Helix By National Geographic, Helix offers a straight ancestry test (Ancestry and Traits), and a health evaluation (Mayo Clinic Geneguide) that gives results for disease risk, carrier screening, and family health history and more. They use autosomal DNA, mtDNA, and Y-DNA.

There are two more tests that concentrate on health aspects:

https://www.color.com/ This site requires approval of your doctor or from their network of doctors. Their tests cost from $99 to $249 . This site may be hard to use right now – today (4/15/20) their banner advertises they are launching a Covid-19 testing procedure soon, so they may be very busy.

My Prescription Plan This company tests your DNA to evaluate if your prescriptions are working for or against you. Results include directions for your doctor and a support team for you and your doctor to achieve optimal results.

It’s exciting to send off a DNA test and anticipate what the results will be. Will there be new information about your ethnic background? Will you find new relatives to connect with and share family stories? What most people don’t consider is getting unexpected answers — finding out they aren’t actually related to a parent or grandparent or a sibling is really a half-sibling. There are many situations that can cause surprise results, from parents who wanted to keep an adoption secret to situations where nobody could know what happened at the time.

The book Inheritance by Dani Shapiro is about her journey after finding out from a DNA test that her father was not her biological father. Through research and luck, she discovered her parents had gone to an infertility doctor in the early days of the science, when the father’s sperm was often mixed with a donor’s sperm, without telling the patient, for artificial insemination — a practice she was not sure her parents understood at the time. She was lucky to find an information trail since the records of patients were often destroyed.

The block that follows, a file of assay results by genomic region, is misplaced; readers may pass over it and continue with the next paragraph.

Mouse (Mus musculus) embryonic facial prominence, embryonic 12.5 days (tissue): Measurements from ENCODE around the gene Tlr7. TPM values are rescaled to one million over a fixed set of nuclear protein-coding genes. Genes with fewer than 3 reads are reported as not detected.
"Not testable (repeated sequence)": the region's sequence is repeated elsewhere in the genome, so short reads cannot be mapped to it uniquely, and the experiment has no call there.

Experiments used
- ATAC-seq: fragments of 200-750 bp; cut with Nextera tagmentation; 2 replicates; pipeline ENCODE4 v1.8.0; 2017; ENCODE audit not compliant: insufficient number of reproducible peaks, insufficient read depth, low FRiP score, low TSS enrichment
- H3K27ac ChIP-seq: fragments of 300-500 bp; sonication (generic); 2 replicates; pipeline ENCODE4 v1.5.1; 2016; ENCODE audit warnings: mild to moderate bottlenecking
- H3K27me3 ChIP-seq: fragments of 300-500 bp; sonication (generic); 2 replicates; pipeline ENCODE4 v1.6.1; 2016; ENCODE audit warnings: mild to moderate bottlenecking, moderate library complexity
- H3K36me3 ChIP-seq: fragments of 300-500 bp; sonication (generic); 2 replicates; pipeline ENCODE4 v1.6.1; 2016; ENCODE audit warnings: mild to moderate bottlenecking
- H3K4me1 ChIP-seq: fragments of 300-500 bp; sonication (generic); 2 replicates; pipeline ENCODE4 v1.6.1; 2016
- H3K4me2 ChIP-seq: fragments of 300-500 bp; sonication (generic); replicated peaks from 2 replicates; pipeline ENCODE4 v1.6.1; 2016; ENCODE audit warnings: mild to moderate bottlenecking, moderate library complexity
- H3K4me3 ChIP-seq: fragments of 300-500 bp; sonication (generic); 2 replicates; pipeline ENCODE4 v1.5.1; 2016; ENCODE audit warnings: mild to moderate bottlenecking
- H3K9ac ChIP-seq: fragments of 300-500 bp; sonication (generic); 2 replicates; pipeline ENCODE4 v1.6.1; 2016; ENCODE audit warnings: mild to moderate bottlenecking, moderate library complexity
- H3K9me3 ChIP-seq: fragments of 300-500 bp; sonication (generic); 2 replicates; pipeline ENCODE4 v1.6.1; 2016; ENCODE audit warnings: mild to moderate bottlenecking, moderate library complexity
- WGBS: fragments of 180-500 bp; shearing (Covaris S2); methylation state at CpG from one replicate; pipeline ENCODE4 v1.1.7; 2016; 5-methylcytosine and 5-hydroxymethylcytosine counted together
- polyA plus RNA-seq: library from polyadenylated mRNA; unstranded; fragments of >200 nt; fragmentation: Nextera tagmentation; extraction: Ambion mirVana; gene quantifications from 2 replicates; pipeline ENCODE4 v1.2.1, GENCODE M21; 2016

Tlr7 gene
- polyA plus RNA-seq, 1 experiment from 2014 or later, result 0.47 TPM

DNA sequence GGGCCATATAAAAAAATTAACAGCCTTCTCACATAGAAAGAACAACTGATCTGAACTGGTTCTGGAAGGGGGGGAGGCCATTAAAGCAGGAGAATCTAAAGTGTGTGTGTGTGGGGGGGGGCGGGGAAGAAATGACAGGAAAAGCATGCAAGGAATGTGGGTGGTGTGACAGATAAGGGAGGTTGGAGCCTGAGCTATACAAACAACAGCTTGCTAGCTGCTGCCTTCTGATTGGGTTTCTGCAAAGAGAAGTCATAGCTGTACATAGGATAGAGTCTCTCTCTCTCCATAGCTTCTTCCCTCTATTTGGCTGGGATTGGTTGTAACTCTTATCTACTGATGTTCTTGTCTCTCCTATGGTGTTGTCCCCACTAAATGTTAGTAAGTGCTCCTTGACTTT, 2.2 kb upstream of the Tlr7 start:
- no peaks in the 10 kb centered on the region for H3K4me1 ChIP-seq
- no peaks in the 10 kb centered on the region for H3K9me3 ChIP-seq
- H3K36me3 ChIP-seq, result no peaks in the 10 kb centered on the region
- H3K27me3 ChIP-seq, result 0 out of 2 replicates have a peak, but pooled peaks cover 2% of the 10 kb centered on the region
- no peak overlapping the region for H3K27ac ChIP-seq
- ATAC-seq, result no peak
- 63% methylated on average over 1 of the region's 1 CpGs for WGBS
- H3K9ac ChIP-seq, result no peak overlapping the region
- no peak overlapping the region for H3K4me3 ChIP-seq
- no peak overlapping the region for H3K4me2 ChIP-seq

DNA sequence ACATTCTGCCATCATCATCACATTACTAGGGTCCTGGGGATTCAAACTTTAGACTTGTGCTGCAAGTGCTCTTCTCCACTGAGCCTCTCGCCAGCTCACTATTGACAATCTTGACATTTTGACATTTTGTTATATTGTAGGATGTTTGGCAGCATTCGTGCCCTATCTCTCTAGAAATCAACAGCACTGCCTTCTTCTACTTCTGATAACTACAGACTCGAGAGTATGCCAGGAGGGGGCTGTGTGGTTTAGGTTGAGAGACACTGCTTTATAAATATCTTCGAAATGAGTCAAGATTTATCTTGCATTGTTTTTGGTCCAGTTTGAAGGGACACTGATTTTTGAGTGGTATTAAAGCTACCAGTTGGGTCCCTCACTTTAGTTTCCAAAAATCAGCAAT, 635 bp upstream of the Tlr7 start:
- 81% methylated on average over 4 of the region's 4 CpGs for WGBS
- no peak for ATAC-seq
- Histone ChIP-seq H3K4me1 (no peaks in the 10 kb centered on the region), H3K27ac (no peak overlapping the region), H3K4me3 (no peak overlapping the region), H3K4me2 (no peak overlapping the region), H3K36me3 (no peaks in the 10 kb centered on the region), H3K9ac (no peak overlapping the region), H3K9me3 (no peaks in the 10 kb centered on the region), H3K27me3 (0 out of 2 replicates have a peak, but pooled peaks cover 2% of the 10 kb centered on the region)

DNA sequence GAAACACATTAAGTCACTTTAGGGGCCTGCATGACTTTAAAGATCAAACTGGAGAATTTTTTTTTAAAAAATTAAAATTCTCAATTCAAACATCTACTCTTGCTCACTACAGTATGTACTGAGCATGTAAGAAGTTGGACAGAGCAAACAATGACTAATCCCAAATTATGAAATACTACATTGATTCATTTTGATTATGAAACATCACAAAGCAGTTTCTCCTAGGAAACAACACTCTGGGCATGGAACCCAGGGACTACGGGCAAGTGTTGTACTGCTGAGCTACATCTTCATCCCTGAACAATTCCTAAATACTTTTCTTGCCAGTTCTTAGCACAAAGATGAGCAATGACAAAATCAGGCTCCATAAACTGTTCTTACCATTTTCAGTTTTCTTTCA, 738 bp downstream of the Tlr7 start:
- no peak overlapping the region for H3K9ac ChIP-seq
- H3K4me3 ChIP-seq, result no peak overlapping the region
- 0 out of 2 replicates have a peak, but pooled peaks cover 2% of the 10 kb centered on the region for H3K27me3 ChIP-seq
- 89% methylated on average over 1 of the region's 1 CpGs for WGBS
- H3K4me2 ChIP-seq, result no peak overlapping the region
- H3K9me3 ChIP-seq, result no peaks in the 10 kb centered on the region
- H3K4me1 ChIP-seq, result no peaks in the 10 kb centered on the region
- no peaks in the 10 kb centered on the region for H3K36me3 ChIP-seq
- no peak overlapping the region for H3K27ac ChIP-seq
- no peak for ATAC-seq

So before sending for a DNA test, ask yourself how you will react if you get results you aren’t expecting. And if you are asking other relatives to join you in testing, make sure they understand the possibilities as well.

For anyone interested in more detail on the science of DNA for genealogy, I wanted to give you a link to a good article in the July/August 2019 issue of Family Tree magazine, but they haven’t made it available online yet. We do have 7 copies of the author’s book The family tree guide to DNA testing and genetic genealogy by Blaine T. Bettinger in the OWWL system — they’ll be available when the libraries are open again.

I took an AncestryDNA test a couple years ago. There were no big surprises. They periodically improve how the information is evaluated, so my ethnicity percentages have fluctuated and as more people submitted tests, my cousin list has grown. I currently have more than 1000 people on my list evaluated to be my fourth cousins or closer. I can contact them through the Ancestry site.

I used this feature last fall to see if I could find relatives in Michigan’s Upper Peninsula, where my mother grew up, since my husband and I were planning a trip there. I did end up corresponding with a young man whose parents and aunts sill live in the U.P. and he shared another section of the family tree with me but unfortunately I did not connect with his parents or aunts. This brought me to the realization that not everyone is interested in family genealogy or connecting with long lost relatives and those of us who are simply have to accept that.

P.S. I had a wonderful trip and now have a photo of my grandparents’ gravestone which the person who submitted photos of the cemetery to Findagrave.com somehow missed.

Have fun exploring the DNA aspect of Genealogy! — Pat